Premature babies often have lasting lung problems, but hopefully that won’t always be the case. Researchers are working on bigger and better treatments- and there’s some good news!
Currently, mothers of premature babies often receive steroid injections before delivery to help the baby’s lungs develop. After the baby’s birth, surfactant can also be administered to coat the lungs and facilitate oxygen exchange. And while these treatments have saved the lives of many babies and are incredible medical advances, researchers are working on bigger and better ideas.
By using stems cells and regenerative medicine, researchers at the Children’s Hospital of Eastern Ontario are developing techniques that could safely repair damaged lungs of premature infants! They’re using stem cells that make blood vessels, and in addition to providing hope to parents of preemies, this could also potentially help in the treatment of chronic lung diseases in adults. Research in animals has shown promising results, and clinical trials could start in just a few years. Read more about it here:
An opportunity for dogs to help people AND other dogs? It’s a win-win situation. It turns out that the biology of the most common kind of bone tumor in dogs (osteosarcoma) is that same as the biology of these tumors in children. By working with dogs with bone tumors, researchers can try different kinds of drugs in an attempt to increase the dog’s lifespan. While there’s no guarantee that a drug that works on these dogs will work in a human patient, researchers can get more information about the way the drug works on this particular cancer. This information will help them make a more educated guess as to whether or not it would work in a human. And while it would definitely be amazing if they could translate their results into humans, at the very least, they’re working hard to find an appropriate treatment for dogs with this disease!
In some research studies, animals are specifically bred for the particular study. In this study, their clinical trial involves pets that already have cancer. It’s estimated that only 5% of dogs with osteosarcoma will live past the age of 2. Awesome research- check it out!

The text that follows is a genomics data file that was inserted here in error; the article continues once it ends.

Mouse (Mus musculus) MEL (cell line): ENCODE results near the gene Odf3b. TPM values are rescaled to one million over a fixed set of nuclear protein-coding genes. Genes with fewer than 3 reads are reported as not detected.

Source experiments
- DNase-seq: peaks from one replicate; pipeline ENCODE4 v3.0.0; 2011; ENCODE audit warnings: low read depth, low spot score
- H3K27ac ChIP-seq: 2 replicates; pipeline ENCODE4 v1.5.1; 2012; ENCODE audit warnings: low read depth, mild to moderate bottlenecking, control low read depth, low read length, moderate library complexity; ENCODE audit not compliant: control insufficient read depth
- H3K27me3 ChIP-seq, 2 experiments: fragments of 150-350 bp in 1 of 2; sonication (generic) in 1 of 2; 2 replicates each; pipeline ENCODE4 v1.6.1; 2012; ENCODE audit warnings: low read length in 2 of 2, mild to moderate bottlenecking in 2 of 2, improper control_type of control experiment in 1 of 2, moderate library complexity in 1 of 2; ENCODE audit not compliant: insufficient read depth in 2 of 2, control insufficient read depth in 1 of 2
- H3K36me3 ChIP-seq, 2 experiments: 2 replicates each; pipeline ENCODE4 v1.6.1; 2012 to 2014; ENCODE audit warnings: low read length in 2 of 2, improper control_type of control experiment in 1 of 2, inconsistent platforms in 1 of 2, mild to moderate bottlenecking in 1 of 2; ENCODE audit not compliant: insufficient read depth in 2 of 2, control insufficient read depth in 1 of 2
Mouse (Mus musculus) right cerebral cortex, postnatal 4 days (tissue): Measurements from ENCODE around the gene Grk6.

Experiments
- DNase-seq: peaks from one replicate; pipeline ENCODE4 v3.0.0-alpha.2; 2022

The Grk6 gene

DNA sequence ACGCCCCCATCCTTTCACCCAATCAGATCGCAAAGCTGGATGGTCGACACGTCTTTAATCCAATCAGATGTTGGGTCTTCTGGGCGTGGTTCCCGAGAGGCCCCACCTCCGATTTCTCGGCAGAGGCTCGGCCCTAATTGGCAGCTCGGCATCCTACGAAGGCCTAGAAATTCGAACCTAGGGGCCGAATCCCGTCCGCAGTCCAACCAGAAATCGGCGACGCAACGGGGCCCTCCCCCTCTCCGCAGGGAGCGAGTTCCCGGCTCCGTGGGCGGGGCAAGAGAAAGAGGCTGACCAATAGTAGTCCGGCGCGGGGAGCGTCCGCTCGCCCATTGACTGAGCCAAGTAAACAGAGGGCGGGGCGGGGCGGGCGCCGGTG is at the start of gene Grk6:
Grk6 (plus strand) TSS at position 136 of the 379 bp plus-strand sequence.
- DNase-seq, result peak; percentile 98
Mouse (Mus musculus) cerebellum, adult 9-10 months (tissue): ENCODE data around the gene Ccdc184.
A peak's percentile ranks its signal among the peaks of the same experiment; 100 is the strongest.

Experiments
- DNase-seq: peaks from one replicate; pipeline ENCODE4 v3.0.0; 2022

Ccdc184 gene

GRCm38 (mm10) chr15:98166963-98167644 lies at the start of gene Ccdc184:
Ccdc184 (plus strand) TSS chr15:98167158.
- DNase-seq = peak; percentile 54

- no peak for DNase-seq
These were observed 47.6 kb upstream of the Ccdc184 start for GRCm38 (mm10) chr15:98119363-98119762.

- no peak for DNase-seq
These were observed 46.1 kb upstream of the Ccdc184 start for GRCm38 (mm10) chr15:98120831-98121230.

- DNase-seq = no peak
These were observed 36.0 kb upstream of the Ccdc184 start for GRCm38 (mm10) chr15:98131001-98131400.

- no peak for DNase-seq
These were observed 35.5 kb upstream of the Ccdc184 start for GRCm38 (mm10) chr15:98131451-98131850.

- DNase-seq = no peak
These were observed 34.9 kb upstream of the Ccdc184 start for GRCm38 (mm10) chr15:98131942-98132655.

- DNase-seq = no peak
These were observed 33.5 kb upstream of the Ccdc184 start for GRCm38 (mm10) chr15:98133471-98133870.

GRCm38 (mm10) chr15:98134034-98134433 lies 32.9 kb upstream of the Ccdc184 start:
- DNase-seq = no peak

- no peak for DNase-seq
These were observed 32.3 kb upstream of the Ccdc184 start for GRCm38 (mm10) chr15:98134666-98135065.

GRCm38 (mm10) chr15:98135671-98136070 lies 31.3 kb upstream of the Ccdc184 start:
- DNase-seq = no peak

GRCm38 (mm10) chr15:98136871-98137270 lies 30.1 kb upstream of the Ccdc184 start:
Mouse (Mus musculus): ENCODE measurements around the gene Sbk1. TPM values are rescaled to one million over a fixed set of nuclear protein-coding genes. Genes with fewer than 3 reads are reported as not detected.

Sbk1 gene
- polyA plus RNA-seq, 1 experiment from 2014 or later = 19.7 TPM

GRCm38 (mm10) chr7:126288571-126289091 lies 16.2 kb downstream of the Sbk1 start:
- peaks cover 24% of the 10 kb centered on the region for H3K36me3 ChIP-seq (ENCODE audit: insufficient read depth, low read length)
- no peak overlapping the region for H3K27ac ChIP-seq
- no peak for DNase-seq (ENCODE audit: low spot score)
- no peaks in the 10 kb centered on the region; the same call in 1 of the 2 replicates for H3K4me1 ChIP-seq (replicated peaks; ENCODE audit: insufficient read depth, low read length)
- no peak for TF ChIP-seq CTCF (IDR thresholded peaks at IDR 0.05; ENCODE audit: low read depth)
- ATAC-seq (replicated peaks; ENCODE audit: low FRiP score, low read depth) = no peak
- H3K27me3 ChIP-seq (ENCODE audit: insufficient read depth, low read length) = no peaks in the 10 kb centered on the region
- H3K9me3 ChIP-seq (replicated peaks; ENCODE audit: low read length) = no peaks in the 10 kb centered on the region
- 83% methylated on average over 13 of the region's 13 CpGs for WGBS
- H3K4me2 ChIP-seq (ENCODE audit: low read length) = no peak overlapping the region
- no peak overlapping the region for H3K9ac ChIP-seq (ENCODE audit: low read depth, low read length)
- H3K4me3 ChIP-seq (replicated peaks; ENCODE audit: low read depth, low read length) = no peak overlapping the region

A clinical trial in human patients with ovarian cancer has shown some promising results. All patients in this study were undergoing chemotherapy, but some received high doses of intravenous vitamin C as well. After following these patients for five years, it was found that the patients who received vitamin C experienced fewer toxic effects from chemo!
That’s pretty good news. And this is an interesting example of animal research at work. Years ago, oral doses of vitamin C weren’t found to be effective. But by working with a combination of cell cultures and animals, researchers were able to determine that IV doses could be much more effective than oral doses, and they found that at high doses, vitamin C can kill cancer cells without harming normal cells. Often, drugs administered by different routes can work in different ways- when taken orally, vitamin C is often absorbed quickly and doesn’t stay in your system for long. So animals played a big role in understanding the proper route of administration, and now human patients will be seeing the benefits of that work!
Now that safety and toxicity studies have been performed, expect to see this therapy introduced into further clinical trials! Are you interested in clinical trials in your area? Go to www.clinicaltrials.gov!